Of all the materials humans use in their everyday lives, leather probably tells the most stories. Like every organic material, leather matures over time, developing intriguing new characteristics as it ages. This is the patina – the weathered look and supple texture that results from the leather’s interaction with the world around it.

Patination is determined by a host of different factors; exposure to sunlight and heat, dirt, scrapes and scratches, natural oils in the skin, moisture in the air – all of these contribute to the way leather develops over time. Because every leather product leads a different ‘life’, coming into contact with all of the above factors in different combinations at different times, every leather’s patina is unique. The leather you own evolves with you, recording your experiences, telling your shared story on its surface.

But not all leathers patinate. In fact, a patina is a dead giveaway of a high-quality genuine leather product, and full-grain aniline or semi-aniline-finish leathers like those used Bill Amberg are more prone to patination than any other variety. Decades after it was made, an open full-grain leather product will still be strong and durable, but will have acquired a beautifully weathered look and a richer character, whereas a surface-finished leather product is unlikely to patinate much at all – fine if you like things to stay the same for ever; but a bit, well, boring if you don’t.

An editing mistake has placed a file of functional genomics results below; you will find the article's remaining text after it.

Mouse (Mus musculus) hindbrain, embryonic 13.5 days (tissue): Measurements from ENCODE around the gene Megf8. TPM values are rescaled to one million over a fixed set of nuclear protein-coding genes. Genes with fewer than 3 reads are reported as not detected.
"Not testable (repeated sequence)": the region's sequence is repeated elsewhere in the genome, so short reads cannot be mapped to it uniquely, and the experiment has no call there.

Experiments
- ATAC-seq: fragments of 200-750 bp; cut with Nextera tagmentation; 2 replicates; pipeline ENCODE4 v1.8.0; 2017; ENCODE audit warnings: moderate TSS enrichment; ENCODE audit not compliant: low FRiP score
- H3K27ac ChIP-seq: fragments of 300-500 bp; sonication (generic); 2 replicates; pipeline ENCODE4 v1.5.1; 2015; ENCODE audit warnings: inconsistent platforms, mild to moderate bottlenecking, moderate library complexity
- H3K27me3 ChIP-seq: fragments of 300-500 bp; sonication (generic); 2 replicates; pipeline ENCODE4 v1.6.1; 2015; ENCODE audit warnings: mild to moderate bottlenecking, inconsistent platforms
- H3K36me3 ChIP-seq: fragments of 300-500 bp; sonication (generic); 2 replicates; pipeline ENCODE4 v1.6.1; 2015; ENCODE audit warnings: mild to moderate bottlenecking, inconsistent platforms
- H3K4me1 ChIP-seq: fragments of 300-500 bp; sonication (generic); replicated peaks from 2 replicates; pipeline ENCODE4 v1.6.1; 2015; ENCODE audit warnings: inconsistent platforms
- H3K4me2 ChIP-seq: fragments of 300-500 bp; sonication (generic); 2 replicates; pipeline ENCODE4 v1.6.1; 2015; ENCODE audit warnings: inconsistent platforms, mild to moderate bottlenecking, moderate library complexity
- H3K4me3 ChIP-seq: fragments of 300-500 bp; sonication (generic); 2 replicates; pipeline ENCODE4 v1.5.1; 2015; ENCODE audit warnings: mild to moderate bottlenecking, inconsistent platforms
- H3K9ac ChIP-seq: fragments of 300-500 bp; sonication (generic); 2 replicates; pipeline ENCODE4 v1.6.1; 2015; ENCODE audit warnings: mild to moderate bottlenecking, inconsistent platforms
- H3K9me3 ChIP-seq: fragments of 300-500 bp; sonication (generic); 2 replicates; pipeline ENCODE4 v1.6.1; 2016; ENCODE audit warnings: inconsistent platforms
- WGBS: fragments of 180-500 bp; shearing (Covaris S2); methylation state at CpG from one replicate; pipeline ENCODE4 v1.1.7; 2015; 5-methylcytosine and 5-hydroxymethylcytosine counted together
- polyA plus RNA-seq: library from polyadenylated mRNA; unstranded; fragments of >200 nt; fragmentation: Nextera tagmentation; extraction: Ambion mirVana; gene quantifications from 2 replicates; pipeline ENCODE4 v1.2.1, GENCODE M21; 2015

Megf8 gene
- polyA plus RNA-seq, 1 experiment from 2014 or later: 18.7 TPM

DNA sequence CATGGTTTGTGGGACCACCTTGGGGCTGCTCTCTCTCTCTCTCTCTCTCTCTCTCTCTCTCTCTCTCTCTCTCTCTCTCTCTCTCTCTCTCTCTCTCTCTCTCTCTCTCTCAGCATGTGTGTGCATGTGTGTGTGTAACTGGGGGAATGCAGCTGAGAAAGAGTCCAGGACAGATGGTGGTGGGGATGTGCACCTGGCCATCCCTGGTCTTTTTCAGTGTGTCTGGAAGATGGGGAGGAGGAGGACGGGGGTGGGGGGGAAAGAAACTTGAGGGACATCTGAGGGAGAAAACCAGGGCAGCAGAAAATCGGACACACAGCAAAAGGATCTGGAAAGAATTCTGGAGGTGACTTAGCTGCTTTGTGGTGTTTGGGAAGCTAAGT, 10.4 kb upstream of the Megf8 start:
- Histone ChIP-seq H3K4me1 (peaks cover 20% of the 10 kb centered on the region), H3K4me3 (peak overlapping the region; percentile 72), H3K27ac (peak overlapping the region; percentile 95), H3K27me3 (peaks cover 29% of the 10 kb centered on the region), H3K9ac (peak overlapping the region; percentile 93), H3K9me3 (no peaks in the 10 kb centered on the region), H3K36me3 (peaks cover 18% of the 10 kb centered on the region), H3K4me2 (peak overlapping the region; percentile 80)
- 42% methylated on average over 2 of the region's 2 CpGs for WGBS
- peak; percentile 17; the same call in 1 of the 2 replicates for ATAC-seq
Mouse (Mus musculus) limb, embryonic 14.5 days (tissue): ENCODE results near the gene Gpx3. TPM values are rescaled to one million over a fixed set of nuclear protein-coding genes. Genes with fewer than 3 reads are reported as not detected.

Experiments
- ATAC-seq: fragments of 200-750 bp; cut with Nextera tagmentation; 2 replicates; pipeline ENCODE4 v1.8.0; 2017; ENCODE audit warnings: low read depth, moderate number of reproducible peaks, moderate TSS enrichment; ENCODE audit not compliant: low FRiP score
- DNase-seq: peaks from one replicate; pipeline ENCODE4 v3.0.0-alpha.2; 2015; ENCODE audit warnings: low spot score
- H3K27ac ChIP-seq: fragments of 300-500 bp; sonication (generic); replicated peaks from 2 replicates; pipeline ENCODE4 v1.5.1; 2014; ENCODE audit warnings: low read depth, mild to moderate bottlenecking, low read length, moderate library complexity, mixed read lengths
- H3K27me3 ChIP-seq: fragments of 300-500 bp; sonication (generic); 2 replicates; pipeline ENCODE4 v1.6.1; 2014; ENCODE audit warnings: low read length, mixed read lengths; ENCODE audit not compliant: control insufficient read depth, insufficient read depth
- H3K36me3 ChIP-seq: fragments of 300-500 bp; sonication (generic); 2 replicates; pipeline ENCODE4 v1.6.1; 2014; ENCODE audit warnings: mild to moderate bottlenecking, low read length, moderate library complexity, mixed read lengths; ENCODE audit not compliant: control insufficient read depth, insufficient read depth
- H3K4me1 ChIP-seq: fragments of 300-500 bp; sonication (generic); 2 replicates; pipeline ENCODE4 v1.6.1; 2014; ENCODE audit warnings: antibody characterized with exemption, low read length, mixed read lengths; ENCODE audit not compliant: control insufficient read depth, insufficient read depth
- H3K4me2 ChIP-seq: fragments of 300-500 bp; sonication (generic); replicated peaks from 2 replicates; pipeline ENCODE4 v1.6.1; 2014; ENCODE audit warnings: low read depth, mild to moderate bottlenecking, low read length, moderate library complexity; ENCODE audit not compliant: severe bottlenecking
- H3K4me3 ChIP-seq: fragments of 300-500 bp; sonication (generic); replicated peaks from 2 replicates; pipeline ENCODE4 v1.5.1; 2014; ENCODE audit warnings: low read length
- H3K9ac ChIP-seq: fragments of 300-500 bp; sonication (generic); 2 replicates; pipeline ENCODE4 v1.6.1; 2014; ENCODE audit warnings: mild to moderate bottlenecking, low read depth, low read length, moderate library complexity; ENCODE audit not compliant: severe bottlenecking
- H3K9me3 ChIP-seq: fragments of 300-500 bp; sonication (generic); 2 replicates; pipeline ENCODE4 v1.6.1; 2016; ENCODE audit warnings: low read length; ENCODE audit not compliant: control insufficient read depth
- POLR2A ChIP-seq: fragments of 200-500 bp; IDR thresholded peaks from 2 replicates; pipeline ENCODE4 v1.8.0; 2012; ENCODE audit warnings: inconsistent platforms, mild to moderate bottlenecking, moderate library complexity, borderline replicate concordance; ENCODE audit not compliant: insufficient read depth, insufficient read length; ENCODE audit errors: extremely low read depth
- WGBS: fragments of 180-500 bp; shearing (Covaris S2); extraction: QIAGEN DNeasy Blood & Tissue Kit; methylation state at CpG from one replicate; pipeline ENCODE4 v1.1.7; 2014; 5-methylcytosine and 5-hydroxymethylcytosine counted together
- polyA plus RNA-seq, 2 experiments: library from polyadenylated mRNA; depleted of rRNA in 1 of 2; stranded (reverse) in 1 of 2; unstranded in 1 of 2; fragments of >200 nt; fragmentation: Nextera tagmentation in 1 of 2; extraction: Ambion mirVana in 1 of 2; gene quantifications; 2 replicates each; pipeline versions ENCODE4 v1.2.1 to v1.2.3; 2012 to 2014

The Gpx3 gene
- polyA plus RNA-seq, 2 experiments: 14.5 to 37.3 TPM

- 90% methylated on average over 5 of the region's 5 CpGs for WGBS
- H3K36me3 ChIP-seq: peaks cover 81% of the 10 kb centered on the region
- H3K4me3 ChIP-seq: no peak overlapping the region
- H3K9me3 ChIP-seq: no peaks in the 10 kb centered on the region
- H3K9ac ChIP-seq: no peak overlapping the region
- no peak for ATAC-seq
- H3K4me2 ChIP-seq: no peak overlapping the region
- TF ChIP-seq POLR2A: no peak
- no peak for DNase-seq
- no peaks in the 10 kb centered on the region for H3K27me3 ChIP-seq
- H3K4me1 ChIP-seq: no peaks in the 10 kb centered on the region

Like all good things, however, the patina is something you have to wait for. You can’t make it happen overnight, but you can help it along. Bill often says that the best way to care for leather is to use it; if you’re fastidious about keeping your products immaculate, wiping them clean, storing them meticulously, doing everything short of handling them with white gloves, you’ll have a longer wait on your hands. But if you’re a bit more relaxed and let your bag take a bit of everyday punishment, handling it frequently, letting it get rained on, not getting het up about the odd scuff and scratch, you’ll, eventually, be treated to a wonderfully characterful patina, with all your adventures, travels and battle scars written into the grain.

At Bill Amberg, we believe that the ability to patinate is one of the things that make leather a truly remarkable material and one of the reasons that it has been so beloved throughout human history. This is why we make a great effort to source top-grade, preferably vegetable-tanned, full-grain leathers with an aniline or semi-aniline finish that will age and weather wonderfully. In fact, if it weren’t for the power of the patina, we’d probably be in a different business.